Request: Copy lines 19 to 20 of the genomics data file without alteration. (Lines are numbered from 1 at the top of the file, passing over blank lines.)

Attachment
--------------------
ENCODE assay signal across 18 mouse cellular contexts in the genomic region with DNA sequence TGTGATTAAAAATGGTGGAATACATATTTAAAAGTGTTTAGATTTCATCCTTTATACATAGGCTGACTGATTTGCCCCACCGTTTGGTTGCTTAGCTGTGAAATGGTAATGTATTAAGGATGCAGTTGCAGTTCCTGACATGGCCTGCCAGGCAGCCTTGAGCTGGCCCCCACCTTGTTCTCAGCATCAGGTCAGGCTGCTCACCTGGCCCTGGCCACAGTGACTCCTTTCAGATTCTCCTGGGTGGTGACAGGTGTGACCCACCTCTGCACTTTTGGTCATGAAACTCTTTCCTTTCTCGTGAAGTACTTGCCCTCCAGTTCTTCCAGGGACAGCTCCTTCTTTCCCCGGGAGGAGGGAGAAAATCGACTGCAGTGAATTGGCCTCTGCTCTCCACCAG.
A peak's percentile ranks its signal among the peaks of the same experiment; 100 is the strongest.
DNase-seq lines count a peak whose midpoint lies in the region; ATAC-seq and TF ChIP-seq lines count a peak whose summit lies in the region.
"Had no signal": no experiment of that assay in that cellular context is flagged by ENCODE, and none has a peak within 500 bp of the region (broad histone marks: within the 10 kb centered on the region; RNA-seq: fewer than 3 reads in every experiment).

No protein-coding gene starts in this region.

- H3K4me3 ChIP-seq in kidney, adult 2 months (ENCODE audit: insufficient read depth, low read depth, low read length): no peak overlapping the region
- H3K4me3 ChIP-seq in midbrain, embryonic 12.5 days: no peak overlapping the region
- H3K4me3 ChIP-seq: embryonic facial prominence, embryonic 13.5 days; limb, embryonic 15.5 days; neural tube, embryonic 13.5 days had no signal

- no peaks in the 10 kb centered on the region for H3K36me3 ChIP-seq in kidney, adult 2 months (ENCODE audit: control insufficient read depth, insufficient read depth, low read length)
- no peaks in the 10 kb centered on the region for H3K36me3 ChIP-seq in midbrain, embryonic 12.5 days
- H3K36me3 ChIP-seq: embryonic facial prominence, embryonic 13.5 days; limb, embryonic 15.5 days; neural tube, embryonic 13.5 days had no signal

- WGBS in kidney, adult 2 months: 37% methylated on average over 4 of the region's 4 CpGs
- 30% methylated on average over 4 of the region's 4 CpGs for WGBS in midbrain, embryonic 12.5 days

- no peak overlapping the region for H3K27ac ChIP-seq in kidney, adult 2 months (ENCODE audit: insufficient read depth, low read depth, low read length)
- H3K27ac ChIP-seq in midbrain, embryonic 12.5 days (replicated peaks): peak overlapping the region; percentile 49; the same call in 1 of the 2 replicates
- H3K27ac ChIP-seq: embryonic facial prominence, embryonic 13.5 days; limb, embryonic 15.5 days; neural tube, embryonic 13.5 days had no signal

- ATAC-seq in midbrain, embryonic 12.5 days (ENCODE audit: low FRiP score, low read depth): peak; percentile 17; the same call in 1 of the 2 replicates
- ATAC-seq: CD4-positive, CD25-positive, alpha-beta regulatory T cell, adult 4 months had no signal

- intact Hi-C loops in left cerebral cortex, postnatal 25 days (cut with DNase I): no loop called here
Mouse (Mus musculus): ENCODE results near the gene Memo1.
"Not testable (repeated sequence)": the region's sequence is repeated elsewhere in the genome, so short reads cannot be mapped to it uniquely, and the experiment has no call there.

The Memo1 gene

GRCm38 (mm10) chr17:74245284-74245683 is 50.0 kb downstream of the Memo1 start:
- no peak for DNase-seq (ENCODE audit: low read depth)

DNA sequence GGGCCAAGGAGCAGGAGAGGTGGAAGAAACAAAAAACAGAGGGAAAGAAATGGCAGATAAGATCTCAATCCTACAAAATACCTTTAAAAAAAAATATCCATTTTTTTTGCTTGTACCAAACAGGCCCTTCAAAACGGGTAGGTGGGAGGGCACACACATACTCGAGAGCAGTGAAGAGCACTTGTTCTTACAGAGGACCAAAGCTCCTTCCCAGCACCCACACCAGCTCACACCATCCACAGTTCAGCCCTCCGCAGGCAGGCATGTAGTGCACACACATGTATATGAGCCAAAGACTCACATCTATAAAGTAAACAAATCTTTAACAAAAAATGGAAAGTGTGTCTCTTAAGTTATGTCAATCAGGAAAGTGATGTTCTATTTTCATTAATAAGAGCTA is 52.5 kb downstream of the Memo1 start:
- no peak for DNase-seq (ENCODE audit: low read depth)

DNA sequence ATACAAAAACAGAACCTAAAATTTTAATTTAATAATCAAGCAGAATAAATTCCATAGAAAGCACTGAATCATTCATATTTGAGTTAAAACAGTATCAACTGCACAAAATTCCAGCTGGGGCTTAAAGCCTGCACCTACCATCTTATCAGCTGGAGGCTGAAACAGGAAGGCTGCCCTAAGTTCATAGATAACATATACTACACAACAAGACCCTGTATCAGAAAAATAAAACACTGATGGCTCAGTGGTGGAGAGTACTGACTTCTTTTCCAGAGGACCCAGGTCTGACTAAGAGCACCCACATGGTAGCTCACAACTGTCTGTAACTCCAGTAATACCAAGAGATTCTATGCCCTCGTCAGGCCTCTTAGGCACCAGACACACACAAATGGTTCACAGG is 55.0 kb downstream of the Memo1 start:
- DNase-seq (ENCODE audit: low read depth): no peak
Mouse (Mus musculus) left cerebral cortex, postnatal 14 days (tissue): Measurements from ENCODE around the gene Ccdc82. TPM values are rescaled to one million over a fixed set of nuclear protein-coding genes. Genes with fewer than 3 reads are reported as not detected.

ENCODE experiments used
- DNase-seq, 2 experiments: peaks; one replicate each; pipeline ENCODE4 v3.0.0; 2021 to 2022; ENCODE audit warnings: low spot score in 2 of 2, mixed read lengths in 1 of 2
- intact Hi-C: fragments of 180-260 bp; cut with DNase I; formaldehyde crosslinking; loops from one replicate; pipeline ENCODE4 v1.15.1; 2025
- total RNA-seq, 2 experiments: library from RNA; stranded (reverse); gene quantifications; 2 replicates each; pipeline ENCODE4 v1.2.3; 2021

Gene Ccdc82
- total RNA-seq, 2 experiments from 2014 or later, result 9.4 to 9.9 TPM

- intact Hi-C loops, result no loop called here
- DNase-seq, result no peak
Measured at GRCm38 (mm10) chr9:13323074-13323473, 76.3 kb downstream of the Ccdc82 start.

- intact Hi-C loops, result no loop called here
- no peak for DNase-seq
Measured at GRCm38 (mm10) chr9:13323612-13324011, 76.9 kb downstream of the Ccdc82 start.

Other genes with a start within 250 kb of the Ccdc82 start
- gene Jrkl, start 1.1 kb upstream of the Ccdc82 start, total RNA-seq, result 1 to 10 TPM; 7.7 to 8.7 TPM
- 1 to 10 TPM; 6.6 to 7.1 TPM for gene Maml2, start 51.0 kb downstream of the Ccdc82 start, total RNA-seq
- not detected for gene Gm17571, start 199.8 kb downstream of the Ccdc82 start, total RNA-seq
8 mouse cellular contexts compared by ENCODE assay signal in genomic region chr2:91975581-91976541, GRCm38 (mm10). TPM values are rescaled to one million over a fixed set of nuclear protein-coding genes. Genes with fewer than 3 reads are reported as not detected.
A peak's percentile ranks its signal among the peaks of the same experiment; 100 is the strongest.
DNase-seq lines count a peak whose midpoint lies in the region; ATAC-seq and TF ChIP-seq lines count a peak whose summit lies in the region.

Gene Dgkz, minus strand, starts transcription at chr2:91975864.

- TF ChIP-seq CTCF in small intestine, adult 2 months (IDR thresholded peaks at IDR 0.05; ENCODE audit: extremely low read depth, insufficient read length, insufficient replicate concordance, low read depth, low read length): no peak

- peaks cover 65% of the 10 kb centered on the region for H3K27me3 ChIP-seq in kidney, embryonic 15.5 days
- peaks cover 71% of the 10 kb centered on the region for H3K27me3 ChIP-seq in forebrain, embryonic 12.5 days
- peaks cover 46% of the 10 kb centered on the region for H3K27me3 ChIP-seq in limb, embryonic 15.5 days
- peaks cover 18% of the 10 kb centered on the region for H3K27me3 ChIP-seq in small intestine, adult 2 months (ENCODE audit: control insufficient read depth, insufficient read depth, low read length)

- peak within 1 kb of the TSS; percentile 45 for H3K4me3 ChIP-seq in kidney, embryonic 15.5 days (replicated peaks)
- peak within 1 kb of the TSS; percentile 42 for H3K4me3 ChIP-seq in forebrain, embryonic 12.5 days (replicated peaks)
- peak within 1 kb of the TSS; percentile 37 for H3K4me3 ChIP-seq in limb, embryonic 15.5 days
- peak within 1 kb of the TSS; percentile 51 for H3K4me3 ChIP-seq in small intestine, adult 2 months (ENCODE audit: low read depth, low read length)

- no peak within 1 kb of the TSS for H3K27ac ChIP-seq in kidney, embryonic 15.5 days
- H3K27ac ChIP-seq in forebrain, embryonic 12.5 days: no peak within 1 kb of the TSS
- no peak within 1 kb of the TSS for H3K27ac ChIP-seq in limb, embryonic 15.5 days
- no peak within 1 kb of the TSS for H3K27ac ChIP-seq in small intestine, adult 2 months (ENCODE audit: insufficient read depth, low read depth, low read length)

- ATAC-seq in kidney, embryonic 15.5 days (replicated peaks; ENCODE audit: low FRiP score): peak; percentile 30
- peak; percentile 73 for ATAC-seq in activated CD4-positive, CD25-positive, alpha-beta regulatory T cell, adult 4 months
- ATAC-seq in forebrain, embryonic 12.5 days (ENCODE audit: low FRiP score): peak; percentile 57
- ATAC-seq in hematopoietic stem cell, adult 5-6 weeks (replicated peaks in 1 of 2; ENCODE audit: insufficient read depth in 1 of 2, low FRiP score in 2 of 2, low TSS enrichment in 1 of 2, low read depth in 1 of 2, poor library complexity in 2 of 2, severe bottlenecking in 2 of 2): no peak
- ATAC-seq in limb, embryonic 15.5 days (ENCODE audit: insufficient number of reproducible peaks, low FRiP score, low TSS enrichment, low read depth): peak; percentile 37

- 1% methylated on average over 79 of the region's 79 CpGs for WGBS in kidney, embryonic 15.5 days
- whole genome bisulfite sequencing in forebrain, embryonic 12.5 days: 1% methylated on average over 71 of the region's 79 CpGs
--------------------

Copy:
- intact Hi-C loops in left cerebral cortex, postnatal 25 days (cut with DNase I): no loop called here
Mouse (Mus musculus): ENCODE results near the gene Memo1.